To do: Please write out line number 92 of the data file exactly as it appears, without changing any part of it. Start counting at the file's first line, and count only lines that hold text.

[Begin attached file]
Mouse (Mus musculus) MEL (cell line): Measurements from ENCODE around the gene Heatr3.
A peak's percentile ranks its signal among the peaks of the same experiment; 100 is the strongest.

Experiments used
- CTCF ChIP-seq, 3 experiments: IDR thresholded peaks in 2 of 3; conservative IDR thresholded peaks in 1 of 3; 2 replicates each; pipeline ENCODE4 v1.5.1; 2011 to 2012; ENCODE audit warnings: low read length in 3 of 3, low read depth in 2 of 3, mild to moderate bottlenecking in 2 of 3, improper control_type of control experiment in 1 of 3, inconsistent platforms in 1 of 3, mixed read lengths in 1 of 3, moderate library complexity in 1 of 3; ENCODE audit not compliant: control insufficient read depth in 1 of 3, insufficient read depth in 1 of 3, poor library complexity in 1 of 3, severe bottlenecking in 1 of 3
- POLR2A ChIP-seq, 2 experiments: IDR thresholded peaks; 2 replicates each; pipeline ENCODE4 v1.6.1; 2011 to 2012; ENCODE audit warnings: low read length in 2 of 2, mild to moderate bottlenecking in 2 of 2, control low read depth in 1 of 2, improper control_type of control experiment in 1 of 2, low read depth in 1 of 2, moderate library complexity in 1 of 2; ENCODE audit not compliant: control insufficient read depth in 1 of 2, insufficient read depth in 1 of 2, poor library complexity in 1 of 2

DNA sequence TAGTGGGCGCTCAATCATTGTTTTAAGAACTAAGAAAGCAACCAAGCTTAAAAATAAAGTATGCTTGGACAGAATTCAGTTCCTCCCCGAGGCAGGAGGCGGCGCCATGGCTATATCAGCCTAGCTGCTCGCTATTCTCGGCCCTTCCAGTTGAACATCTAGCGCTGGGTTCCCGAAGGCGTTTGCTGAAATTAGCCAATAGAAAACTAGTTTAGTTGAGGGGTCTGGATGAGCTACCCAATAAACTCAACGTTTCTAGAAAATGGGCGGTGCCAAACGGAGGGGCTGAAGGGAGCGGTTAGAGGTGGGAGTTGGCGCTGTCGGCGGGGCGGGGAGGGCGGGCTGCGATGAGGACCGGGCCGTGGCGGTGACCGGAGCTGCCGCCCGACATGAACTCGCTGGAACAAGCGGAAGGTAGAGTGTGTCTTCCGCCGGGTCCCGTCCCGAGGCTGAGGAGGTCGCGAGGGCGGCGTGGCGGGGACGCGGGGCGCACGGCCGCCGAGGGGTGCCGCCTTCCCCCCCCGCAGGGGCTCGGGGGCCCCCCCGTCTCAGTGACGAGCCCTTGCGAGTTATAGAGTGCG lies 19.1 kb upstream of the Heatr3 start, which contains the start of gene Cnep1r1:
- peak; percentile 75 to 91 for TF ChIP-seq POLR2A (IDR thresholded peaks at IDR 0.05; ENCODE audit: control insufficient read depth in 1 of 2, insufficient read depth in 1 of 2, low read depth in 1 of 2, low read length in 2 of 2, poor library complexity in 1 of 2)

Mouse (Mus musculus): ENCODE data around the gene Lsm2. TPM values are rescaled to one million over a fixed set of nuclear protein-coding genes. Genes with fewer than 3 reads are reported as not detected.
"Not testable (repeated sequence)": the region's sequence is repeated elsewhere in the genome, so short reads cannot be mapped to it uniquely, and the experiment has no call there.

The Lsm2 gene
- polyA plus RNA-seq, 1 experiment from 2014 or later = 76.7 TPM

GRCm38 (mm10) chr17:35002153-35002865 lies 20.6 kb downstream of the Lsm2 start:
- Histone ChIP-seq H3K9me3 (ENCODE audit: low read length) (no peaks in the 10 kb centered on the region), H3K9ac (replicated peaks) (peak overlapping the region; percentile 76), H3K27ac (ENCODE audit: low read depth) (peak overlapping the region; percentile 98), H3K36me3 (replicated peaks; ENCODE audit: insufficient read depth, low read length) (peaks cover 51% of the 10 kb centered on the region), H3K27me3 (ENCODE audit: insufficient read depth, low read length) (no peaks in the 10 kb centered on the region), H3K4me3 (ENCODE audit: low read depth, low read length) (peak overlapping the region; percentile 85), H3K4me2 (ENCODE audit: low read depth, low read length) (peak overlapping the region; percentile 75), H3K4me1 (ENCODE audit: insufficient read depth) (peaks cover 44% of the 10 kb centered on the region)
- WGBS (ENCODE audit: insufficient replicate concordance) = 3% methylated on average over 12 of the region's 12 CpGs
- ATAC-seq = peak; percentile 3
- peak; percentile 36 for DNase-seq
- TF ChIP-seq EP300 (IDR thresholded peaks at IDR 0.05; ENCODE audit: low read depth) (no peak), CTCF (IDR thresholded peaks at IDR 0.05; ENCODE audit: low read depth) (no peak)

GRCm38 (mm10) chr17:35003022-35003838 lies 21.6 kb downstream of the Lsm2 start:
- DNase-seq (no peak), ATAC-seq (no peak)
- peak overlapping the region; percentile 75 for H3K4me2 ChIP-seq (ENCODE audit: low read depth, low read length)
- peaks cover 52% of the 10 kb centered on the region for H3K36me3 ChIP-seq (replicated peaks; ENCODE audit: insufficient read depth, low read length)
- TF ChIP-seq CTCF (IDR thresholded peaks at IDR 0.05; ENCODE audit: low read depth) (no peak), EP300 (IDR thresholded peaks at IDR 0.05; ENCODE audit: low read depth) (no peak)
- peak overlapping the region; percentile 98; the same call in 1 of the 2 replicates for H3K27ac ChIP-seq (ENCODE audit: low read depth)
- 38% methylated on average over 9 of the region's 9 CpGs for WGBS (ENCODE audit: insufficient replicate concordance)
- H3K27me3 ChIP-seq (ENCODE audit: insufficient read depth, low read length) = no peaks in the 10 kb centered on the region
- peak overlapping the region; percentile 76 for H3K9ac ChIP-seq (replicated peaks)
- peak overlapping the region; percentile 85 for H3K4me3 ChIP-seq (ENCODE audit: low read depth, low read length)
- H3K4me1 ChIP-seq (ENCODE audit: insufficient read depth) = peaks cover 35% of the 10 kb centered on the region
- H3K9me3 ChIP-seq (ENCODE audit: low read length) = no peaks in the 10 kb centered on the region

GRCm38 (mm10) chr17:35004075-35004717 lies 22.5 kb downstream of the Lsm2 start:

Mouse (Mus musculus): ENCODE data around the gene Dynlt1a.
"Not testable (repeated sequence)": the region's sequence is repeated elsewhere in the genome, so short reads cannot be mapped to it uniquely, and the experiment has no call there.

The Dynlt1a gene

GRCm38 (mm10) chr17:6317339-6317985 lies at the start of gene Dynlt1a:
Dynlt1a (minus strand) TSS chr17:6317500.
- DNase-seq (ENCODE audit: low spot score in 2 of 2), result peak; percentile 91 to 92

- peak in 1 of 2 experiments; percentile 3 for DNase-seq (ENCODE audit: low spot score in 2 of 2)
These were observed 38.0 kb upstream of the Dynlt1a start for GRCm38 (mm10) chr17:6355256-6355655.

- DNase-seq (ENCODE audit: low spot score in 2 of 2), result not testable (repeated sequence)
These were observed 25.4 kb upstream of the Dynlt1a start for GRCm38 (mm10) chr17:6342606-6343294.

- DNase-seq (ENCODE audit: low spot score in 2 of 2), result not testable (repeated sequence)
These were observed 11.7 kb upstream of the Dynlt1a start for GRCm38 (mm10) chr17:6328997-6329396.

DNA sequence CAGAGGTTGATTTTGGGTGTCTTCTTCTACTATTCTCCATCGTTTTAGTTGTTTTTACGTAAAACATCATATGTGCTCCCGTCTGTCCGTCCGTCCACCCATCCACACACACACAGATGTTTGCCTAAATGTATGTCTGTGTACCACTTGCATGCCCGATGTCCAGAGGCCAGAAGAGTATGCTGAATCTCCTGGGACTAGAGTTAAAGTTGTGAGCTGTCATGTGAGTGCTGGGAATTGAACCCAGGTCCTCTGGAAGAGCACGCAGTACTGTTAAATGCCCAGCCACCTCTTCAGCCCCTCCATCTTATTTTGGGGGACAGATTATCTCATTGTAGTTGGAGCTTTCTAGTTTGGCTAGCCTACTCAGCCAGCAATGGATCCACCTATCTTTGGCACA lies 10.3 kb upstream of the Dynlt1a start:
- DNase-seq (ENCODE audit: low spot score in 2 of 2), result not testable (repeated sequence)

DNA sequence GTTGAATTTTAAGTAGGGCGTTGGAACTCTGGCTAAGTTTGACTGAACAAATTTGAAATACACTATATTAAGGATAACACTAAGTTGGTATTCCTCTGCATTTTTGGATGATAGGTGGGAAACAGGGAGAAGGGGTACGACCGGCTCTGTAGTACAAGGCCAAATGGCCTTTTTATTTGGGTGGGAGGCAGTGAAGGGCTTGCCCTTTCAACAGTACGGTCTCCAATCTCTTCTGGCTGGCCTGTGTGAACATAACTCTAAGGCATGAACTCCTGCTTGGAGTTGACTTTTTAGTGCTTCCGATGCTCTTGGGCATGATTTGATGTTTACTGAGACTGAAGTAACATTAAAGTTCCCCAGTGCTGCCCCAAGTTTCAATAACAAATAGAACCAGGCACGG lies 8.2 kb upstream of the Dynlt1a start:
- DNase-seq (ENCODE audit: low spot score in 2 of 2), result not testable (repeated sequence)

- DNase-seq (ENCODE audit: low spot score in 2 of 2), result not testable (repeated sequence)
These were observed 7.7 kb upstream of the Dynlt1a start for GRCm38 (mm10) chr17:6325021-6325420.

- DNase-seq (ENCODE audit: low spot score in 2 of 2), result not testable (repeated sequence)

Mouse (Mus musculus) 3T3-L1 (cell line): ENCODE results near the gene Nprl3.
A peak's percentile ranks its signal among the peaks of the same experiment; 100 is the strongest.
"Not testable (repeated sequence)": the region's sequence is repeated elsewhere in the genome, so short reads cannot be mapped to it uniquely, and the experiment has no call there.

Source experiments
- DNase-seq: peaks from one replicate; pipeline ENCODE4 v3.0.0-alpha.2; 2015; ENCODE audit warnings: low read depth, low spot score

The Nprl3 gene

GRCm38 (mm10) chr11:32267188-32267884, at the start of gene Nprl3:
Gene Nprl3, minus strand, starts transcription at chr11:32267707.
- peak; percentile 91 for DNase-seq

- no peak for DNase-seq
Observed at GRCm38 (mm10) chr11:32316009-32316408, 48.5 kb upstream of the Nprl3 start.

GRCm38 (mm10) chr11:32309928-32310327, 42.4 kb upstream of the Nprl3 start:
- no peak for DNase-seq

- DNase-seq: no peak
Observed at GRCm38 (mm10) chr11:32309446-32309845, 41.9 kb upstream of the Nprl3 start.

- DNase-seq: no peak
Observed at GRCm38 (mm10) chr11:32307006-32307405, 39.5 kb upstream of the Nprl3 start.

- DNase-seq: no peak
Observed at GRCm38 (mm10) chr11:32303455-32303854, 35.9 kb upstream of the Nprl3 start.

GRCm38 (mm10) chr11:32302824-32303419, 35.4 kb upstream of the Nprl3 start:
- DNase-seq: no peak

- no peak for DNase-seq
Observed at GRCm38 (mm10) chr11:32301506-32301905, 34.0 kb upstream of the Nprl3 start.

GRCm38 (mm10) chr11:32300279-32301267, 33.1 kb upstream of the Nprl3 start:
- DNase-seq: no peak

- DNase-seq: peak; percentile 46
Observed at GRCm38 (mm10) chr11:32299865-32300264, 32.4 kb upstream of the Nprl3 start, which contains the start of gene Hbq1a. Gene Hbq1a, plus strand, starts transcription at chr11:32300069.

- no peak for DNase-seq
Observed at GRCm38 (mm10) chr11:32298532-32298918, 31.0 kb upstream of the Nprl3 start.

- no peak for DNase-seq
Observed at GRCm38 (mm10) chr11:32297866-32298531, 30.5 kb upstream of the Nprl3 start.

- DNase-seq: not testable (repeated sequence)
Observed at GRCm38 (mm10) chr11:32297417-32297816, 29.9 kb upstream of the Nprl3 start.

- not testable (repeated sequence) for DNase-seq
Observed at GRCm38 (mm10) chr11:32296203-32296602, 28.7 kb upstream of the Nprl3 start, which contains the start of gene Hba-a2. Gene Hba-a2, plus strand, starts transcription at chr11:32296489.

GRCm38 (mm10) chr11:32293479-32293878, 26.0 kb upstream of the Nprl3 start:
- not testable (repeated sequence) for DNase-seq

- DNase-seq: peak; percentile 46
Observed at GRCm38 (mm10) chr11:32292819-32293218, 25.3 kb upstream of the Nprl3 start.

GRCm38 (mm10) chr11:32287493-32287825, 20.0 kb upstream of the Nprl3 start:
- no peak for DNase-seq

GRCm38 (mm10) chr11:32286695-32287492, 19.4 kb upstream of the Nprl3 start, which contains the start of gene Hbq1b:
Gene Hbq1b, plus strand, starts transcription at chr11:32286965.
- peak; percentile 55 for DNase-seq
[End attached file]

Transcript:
Gene Hbq1b, plus strand, starts transcription at chr11:32286965.